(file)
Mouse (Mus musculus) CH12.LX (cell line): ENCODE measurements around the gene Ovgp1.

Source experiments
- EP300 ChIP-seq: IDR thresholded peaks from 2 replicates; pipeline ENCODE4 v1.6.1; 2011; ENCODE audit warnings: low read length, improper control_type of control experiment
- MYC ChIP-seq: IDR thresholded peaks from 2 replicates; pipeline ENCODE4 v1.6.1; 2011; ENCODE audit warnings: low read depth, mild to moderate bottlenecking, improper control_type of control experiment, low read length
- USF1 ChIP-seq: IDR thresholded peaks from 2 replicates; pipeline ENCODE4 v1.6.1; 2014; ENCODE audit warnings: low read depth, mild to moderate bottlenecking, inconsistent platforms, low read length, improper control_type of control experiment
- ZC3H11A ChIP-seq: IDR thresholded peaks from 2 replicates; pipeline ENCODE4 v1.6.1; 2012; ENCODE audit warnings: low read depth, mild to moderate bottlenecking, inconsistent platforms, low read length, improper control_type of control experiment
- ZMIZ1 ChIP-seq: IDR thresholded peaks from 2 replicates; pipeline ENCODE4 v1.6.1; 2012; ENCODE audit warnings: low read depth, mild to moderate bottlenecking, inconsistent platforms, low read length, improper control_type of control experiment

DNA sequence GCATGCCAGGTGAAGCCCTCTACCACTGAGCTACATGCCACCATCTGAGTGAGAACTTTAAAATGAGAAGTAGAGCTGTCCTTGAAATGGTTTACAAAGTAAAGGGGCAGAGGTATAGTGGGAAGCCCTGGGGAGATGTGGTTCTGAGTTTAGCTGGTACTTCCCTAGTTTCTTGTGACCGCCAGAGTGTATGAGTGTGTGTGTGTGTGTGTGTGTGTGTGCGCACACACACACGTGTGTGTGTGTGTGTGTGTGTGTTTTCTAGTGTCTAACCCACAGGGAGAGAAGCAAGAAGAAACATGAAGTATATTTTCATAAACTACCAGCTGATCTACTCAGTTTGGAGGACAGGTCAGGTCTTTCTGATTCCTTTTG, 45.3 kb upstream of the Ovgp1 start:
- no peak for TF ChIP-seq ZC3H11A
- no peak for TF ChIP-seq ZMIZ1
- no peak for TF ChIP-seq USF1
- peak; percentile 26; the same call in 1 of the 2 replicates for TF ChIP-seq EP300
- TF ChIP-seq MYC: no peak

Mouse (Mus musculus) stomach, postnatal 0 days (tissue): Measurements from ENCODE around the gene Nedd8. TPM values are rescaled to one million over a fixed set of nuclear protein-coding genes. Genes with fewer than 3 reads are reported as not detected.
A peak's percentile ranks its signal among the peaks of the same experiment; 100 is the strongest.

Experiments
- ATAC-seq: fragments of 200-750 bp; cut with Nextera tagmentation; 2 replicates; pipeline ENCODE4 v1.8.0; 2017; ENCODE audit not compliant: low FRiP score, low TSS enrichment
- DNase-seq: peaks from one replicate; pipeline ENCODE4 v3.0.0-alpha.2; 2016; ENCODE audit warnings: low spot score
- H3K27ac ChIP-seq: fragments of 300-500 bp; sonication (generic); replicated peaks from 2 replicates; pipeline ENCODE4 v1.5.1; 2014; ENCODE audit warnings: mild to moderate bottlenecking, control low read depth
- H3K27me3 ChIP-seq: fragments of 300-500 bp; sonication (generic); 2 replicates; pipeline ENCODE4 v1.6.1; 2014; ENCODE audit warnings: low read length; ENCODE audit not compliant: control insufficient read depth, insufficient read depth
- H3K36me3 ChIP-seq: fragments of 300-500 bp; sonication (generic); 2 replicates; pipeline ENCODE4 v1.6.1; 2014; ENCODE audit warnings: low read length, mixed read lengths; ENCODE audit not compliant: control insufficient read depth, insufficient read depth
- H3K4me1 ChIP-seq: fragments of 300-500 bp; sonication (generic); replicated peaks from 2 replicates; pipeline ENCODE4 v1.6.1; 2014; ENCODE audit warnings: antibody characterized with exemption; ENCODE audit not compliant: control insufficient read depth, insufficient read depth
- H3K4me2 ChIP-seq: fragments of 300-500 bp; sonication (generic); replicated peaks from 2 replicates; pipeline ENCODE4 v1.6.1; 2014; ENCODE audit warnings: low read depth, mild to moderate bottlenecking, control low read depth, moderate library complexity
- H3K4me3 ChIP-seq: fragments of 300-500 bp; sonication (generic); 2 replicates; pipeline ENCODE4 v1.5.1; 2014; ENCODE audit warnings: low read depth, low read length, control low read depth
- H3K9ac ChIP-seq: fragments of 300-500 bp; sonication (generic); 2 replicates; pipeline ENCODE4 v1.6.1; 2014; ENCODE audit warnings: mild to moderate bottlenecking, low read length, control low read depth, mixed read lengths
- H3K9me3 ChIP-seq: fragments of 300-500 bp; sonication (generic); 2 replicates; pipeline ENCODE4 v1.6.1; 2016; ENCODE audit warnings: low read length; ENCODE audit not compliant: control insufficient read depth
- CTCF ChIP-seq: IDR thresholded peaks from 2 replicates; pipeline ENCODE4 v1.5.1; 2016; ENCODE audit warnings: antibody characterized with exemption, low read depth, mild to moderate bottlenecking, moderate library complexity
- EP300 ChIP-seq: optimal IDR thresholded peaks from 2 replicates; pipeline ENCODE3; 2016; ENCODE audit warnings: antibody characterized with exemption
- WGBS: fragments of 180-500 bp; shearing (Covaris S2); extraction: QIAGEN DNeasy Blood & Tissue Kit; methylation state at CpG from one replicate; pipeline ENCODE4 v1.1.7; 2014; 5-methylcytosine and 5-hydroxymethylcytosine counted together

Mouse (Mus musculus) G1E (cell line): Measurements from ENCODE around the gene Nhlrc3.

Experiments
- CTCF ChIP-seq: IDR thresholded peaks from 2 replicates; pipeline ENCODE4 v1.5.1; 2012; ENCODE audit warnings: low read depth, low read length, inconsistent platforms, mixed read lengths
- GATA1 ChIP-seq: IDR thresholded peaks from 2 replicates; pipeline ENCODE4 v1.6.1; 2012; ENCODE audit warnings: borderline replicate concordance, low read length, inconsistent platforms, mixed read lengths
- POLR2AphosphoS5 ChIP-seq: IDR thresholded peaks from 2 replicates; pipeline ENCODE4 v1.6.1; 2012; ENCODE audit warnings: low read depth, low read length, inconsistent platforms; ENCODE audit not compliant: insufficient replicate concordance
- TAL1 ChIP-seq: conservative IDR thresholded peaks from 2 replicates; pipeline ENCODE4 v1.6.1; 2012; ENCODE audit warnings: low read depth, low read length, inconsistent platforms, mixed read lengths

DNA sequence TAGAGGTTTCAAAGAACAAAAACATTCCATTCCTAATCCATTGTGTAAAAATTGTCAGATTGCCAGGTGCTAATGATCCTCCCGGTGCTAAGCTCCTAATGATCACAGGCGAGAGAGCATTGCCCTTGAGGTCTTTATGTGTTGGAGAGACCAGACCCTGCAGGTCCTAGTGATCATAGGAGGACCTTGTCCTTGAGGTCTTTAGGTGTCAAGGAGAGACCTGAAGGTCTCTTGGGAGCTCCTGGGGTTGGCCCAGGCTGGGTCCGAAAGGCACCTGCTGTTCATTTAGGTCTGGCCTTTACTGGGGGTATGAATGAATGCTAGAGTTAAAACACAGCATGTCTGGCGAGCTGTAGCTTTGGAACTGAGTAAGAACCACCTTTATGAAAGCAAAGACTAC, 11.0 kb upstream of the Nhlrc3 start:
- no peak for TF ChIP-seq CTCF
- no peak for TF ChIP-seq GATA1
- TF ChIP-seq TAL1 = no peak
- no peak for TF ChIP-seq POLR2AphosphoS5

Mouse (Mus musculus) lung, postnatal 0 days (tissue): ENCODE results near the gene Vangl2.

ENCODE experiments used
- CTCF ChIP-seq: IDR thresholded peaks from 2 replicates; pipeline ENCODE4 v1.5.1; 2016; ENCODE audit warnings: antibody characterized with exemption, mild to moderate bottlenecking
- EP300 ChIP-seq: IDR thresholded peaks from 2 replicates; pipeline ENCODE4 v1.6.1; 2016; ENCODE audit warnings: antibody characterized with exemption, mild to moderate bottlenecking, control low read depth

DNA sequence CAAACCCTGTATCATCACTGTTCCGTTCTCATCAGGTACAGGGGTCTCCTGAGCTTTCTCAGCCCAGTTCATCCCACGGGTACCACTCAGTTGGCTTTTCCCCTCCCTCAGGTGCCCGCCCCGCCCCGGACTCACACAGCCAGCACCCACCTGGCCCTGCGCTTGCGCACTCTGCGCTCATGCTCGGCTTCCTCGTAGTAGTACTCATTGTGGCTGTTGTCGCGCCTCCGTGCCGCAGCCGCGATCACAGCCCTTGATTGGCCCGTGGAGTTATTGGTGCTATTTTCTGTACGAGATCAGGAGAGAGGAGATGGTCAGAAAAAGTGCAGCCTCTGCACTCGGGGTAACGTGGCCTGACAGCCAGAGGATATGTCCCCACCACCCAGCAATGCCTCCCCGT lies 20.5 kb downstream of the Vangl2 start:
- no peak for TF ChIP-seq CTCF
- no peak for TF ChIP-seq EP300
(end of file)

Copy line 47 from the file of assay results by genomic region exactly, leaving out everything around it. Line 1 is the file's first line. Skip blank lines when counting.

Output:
- no peak for TF ChIP-seq EP300